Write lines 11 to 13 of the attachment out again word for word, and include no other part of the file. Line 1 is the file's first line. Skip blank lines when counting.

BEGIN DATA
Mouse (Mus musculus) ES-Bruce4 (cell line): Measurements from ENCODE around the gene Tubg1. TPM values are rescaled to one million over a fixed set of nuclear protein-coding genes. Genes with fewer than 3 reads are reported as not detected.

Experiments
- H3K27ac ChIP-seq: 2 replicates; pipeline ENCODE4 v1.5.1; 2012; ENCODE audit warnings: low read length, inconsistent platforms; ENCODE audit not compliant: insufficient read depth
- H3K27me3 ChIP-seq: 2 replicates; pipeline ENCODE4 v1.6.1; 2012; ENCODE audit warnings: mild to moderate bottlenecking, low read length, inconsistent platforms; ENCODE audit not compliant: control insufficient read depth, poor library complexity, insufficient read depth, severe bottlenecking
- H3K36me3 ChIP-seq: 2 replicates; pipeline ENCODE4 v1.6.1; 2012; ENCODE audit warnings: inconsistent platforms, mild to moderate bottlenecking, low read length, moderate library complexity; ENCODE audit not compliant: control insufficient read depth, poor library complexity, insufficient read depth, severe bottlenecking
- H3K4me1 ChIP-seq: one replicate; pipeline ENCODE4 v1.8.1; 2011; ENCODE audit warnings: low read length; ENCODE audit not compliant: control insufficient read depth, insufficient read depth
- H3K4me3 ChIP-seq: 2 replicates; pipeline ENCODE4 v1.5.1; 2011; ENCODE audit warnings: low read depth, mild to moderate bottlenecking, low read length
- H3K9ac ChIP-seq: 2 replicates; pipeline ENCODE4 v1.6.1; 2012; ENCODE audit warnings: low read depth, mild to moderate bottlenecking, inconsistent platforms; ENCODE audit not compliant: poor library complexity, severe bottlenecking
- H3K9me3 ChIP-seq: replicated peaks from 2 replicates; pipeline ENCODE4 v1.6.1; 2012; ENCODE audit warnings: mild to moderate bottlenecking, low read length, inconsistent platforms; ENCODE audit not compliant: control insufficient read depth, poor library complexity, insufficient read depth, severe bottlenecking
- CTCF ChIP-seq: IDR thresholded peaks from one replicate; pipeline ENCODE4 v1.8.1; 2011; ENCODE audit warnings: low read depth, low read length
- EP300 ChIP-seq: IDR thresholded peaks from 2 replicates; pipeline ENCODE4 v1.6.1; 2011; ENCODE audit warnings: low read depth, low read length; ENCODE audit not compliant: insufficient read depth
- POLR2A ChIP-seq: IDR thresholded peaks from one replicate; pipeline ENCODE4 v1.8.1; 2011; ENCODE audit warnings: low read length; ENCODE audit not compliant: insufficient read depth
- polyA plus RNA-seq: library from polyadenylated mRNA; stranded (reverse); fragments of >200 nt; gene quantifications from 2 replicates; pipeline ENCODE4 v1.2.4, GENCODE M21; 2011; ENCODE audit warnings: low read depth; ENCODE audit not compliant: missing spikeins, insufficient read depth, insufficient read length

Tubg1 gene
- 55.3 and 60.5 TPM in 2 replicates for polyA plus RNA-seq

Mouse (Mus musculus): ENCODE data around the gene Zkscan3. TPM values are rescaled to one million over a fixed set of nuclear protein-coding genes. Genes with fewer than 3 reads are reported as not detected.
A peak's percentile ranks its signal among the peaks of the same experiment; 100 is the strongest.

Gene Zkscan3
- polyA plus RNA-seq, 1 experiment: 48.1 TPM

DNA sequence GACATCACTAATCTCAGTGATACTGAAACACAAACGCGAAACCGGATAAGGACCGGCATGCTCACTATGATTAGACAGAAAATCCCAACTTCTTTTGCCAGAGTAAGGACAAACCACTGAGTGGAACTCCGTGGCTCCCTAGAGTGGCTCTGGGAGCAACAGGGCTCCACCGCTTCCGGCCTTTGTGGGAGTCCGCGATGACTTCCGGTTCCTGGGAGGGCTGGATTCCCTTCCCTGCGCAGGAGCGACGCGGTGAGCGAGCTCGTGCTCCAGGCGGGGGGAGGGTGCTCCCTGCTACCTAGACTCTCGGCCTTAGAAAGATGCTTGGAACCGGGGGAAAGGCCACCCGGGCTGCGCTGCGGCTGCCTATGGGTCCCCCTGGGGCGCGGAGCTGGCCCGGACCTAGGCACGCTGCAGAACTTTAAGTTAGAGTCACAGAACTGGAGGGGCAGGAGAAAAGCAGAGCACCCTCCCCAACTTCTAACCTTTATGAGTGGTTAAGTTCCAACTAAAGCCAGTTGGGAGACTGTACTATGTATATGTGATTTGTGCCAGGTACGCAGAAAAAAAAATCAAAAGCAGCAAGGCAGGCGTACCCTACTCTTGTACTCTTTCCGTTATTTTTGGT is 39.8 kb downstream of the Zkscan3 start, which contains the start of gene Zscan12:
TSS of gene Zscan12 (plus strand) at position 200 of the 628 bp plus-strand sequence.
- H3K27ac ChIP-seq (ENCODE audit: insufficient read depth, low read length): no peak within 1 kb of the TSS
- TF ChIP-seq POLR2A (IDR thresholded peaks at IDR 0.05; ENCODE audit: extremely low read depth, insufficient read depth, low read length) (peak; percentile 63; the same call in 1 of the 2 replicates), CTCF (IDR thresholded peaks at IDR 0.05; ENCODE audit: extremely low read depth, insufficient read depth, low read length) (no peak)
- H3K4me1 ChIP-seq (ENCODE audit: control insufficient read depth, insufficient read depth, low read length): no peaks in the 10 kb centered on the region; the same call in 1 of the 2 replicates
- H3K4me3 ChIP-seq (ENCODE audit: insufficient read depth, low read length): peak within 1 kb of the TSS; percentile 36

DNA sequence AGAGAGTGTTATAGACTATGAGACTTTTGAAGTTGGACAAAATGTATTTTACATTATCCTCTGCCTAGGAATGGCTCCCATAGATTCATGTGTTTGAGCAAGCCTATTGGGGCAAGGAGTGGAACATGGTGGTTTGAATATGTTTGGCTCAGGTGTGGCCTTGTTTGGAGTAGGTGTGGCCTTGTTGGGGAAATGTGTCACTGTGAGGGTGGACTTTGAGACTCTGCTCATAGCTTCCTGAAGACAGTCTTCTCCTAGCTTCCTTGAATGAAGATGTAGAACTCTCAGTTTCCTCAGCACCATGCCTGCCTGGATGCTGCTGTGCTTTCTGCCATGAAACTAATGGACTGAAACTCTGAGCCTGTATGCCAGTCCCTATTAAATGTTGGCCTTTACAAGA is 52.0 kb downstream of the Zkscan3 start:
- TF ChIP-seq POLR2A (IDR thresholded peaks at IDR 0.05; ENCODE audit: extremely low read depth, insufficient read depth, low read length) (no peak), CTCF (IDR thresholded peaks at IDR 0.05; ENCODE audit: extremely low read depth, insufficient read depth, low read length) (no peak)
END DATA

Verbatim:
- EP300 ChIP-seq: IDR thresholded peaks from 2 replicates; pipeline ENCODE4 v1.6.1; 2011; ENCODE audit warnings: low read depth, low read length; ENCODE audit not compliant: insufficient read depth
- POLR2A ChIP-seq: IDR thresholded peaks from one replicate; pipeline ENCODE4 v1.8.1; 2011; ENCODE audit warnings: low read length; ENCODE audit not compliant: insufficient read depth
- polyA plus RNA-seq: library from polyadenylated mRNA; stranded (reverse); fragments of >200 nt; gene quantifications from 2 replicates; pipeline ENCODE4 v1.2.4, GENCODE M21; 2011; ENCODE audit warnings: low read depth; ENCODE audit not compliant: missing spikeins, insufficient read depth, insufficient read length